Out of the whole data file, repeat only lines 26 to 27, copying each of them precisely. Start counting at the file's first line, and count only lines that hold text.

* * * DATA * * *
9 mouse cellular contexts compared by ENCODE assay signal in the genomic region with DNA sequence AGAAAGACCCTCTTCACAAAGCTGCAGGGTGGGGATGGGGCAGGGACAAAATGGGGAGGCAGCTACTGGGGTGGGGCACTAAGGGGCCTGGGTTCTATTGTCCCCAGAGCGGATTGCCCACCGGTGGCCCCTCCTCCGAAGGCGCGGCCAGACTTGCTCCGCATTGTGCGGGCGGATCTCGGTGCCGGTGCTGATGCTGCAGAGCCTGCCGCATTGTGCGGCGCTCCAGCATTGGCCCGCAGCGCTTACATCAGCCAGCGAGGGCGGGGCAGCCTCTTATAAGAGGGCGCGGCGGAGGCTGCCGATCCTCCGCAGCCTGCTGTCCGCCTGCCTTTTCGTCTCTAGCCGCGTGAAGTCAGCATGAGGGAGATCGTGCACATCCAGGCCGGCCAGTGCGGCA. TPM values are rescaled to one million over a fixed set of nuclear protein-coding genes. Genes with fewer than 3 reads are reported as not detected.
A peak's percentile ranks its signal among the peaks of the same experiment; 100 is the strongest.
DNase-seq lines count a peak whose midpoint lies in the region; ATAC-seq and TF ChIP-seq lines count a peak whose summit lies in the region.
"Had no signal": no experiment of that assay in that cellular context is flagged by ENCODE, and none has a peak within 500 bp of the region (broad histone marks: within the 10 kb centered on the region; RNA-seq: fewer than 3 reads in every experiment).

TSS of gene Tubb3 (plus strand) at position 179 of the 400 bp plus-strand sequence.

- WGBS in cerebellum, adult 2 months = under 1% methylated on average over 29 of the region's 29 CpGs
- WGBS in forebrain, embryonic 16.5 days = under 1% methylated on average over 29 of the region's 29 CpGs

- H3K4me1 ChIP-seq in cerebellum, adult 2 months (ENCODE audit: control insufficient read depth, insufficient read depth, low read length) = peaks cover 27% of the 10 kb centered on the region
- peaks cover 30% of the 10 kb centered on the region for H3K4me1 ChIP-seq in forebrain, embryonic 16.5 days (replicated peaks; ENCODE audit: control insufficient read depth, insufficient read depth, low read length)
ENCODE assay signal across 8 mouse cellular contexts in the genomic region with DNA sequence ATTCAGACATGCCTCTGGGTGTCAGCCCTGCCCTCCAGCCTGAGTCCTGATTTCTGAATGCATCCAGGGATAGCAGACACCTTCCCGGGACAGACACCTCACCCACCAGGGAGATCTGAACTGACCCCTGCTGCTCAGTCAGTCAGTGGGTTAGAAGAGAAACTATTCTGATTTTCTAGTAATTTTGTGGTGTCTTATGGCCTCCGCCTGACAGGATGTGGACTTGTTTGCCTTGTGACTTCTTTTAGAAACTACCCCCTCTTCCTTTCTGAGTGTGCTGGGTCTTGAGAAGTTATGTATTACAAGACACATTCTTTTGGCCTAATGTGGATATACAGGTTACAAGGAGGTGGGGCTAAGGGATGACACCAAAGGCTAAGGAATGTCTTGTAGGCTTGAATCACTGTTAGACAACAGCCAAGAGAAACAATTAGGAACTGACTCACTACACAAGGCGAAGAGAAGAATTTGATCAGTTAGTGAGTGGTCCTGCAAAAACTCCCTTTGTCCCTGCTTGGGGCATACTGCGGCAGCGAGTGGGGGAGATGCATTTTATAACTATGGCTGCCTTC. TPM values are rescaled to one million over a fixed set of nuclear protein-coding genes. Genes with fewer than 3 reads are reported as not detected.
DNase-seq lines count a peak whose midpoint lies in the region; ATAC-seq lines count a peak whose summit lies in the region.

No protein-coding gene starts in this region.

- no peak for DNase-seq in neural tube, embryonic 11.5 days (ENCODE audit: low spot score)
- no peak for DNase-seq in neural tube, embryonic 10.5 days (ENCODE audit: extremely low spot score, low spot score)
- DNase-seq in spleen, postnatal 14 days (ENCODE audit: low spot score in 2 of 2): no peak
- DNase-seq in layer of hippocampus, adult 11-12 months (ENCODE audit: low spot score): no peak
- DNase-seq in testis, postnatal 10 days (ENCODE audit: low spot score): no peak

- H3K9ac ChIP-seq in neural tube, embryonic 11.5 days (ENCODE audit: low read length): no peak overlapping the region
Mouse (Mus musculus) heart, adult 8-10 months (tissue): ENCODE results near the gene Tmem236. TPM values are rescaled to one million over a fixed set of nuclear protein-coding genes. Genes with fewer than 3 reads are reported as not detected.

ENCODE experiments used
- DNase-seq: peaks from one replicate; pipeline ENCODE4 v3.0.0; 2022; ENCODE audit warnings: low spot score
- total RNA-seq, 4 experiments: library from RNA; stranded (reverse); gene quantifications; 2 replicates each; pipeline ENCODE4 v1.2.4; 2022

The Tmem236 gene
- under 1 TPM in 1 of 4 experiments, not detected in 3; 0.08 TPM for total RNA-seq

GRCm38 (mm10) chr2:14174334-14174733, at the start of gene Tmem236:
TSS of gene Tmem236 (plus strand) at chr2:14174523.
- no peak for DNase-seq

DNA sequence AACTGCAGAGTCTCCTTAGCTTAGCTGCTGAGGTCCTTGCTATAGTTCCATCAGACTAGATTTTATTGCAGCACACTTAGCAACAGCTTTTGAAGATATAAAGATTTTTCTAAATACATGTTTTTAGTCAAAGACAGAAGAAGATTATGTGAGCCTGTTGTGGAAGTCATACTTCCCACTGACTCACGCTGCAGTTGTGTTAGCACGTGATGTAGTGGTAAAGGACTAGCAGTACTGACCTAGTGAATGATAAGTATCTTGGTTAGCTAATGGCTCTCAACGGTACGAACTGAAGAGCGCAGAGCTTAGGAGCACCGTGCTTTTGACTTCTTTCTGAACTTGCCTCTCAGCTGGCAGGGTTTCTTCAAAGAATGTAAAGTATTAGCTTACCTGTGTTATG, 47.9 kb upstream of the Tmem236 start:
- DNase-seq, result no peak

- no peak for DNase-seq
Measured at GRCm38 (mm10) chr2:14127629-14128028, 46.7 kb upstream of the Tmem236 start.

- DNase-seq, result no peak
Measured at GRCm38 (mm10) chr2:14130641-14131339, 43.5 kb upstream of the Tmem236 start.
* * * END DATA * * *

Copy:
TSS of gene Tmem236 (plus strand) at chr2:14174523.
- no peak for DNase-seq